Engineers Turn Water into Carbon-Neutral Jet Fuel Using Solar Radiation

A carbon-neutral synthesis of kerosene, or jet fuel, has been produced by scientists, made by combining sunlight with water.

5% of human emissions are generated through kerosene use in aviation, which currently has no alternative for long haul jetting.

It consists of 169 sun-tracking reflective panels that redirect and concentrate solar radiation into a solar reactor on top of a tower built at IMDEA Energy Institute in Madrid back in 2017.

The concentrated solar energy then drives oxidation-reduction (redox) reaction cycles in the solar reactor, in which a porous structure converts water and carbon dioxide injected into the reactor into syngas, which is made of hydrogen and carbon monoxide.

The syngas is then sent into a gas-to-liquid converter where it is finally processed into liquid hydrocarbon fuels that include kerosene and diesel.

The fuel will be even greener if the team can capture carbon dioxide from the air in the not-too-distant future and use it in the fuel.

“The amount of CO2 emitted during kerosene combustion in a jet engine equals that consumed during its production in the solar plant,” said Aldo Steinfeld, a professor from ETH Zurich and author of the paper. “That makes the fuel carbon neutral, especially if we use CO2 captured directly from the air as an ingredient, hopefully in the not-too-distant future.”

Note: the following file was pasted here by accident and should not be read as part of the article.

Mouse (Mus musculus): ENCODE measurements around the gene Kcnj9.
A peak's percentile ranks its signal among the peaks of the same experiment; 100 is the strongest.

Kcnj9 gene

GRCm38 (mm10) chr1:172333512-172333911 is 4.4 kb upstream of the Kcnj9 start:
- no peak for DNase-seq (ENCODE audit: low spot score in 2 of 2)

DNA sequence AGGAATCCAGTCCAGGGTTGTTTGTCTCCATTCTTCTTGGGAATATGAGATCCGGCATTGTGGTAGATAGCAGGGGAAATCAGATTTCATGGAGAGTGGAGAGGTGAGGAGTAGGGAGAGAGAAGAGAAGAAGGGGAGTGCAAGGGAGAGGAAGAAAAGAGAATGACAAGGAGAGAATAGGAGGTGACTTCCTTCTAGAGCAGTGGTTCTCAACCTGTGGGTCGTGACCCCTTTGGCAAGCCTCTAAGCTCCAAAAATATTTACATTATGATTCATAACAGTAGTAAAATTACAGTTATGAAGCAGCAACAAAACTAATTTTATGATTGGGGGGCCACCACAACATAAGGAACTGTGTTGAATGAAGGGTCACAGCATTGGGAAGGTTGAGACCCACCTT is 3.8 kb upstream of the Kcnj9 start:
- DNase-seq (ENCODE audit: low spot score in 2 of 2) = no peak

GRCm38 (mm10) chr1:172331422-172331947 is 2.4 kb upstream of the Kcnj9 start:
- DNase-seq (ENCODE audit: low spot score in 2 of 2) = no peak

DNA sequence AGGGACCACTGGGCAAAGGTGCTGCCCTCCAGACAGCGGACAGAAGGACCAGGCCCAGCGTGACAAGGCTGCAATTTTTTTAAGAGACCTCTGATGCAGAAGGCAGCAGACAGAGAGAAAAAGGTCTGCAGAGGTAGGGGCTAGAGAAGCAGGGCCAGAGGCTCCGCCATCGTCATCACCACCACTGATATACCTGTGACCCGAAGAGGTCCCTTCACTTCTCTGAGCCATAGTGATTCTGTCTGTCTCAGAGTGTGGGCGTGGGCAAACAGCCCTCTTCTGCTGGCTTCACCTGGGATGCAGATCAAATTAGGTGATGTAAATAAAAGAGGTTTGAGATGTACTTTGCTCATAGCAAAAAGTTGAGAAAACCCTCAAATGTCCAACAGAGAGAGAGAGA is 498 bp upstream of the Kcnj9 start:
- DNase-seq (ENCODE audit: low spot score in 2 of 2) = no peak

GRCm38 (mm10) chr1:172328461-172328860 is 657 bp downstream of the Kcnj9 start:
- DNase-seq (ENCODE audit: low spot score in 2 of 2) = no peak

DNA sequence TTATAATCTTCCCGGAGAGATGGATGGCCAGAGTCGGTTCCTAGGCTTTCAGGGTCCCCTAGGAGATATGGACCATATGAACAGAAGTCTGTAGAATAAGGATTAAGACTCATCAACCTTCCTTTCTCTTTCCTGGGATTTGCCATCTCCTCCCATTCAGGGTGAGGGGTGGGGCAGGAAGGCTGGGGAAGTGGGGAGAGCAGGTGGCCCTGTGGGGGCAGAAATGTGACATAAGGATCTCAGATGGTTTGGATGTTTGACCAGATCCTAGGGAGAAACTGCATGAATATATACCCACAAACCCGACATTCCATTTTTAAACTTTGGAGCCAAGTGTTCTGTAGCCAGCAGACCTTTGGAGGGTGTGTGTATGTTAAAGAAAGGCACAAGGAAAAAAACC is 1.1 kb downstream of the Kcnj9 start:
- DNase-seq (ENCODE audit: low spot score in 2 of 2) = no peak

The solar-made kerosene, or jet fuel, is fully compatible with the existing way fuel is stored, distributed, and used in a plane’s engine. It can also be blended with fossil-derived kerosene, the team say.

“With our solar technology, we have shown that we can produce synthetic kerosene from water and CO2 instead of deriving it from fossil fuels,” said Steinfeld, adding that they are the first to demonstrate the entire thermochemical process chain from water to kerosene.

During a nine-day run of the plant reported in the paper published in Joule, the solar reactor’s energy efficiency—the portion of solar energy input that is converted into the energy content of the syngas produced—was around 4%.

Steinfeld says his team is working intensively on improving the design to increase the efficiency to values over 15%. For example, they are exploring ways to optimize the porous structure for absorbing solar radiation and developing methods to recover the heat released during the redox cycles.

“This solar tower fuel plant was operated with a setup relevant to industrial implementation, setting a technological milestone towards the production of sustainable aviation fuels.”